1. I have a friend who did that in NJ. Got an online ordination (I forget what denomination it was) so that he could solemnize the wedding of a couple of college classmates.

  2. Maybe it was growing up with parents with high-profile (within their industry, not celebrity stuff) jobs, but I was taught from a young age to always assume I was being recorded. Privacy is dead.

    Connect to the internet through a VPN, encrypt everything, and use strong passwords. Not much else you can do unless you want to enter the realm of the actually paranoid.

    1. In my professional life, I was always taught that. The principle was “don’t do anything at work you wouldn’t want your mother to know or be on the front page of the New York Times.” That is a good way to think because it helps you remain ethical. Unless you are on the Aspy scale, the fact that you would be embarrassed for people to know about something you are doing at work is almost always a pretty good clue that you are doing something unethical and are would be embarrassed because you know it is.

      And while it may be true that that rule must now apply to our private lives, I really don’t like it. All eliminating privacy in our personal lives will do is allow people to judge and punish others. Really, what do you gain from knowing someone’s private thoughts and habits beyond voyeuristic pleasure and an excuse to condemn or look down upon them? A world without privacy is a world where people censor themselves and where no one is ever or at best rarely judged by the merits of their actions and are instead judged by their faults, oddities.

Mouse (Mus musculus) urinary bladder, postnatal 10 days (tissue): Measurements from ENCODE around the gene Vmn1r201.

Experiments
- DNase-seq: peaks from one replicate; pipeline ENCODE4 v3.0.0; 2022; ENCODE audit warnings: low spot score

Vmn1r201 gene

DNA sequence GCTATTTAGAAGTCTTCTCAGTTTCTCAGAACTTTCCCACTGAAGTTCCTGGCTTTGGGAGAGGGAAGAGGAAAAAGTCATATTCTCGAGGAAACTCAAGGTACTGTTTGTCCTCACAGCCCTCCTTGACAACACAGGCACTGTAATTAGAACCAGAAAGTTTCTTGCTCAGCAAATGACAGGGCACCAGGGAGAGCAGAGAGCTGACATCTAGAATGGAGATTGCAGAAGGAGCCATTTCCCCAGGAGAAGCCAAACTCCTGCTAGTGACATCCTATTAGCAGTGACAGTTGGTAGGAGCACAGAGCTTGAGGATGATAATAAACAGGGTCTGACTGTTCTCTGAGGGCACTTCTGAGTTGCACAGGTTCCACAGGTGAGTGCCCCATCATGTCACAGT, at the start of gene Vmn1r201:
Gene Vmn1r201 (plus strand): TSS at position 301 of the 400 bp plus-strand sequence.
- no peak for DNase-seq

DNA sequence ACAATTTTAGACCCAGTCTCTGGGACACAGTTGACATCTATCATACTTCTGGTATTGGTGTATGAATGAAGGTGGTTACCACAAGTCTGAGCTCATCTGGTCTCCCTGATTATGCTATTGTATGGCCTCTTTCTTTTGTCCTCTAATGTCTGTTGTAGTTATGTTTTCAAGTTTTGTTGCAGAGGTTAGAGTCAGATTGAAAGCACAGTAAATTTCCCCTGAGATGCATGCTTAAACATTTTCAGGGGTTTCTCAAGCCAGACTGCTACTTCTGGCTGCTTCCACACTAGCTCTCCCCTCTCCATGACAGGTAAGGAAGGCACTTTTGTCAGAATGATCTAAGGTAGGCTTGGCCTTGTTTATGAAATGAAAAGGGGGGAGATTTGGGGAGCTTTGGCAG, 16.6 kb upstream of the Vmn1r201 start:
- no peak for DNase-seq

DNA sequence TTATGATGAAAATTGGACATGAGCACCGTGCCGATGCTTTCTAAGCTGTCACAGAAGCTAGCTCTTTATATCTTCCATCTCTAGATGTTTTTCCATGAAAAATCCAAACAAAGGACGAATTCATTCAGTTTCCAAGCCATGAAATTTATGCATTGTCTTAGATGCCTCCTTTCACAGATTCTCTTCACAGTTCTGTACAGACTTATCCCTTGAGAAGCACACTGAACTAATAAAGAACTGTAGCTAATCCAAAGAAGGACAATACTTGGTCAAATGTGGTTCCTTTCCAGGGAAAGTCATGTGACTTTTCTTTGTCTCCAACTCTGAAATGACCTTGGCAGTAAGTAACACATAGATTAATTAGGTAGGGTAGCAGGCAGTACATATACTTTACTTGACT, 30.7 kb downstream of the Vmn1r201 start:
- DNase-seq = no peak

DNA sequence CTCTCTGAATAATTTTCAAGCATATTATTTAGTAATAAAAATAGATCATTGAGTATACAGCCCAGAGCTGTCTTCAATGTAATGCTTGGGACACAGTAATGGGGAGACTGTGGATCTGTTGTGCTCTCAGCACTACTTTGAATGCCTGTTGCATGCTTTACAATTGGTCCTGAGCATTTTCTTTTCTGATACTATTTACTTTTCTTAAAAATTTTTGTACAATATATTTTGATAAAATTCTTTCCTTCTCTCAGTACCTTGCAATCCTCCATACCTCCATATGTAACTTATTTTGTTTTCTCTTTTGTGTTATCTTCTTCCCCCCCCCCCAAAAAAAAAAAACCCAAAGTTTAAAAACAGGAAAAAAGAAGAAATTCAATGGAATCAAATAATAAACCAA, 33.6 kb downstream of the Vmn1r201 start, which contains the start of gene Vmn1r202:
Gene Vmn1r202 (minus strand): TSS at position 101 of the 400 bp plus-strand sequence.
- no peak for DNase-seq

Maybe if there really is no privacy the information will overwhelm us such that we won’t be able to do that. If everyone is weird or does something out of the norm, effectively no one does. If not, we face a pretty oppressive and horrible future where all of us are forced to censor and judge our thoughts and actions at all times for fear of social approbation. That is a pretty dark place to be.

      1. If everyone is weird or does something out of the norm, effectively no one does. If not, we face a pretty oppressive and horrible future where all of us are forced to censor and judge our thoughts and actions at all times for fear of social approbation.

        If the three guys in front of me in line at Starbucks this morning are typical, I think we are well down the road to everyone is weird/kinky in their own way. If everyone is weird, no one is weird. People will be less able to judge or punish the individual for being weird.

      2. Never put in writing what you can say over da phone. Never say over da phone what you can say in person. And never say in person what you can leave unsaid. Capisce?

  3. I’m also reminded of Winston’s fascination that the inner party was allowed to turn off big brother, at least for short periods of time. That will be the real privilege of the elite within the next 10-20 years.

    1. Already here. You don’t remember how indignant feinstein got when she found out that maybe the NSA was listening to her too?

  4. “What kind of a world we’ll have from now on, I don’t know, I
    can’t tell, but the world we know has been destroyed completely. Until
    now, every custom, every habit, every tiniest way of life has always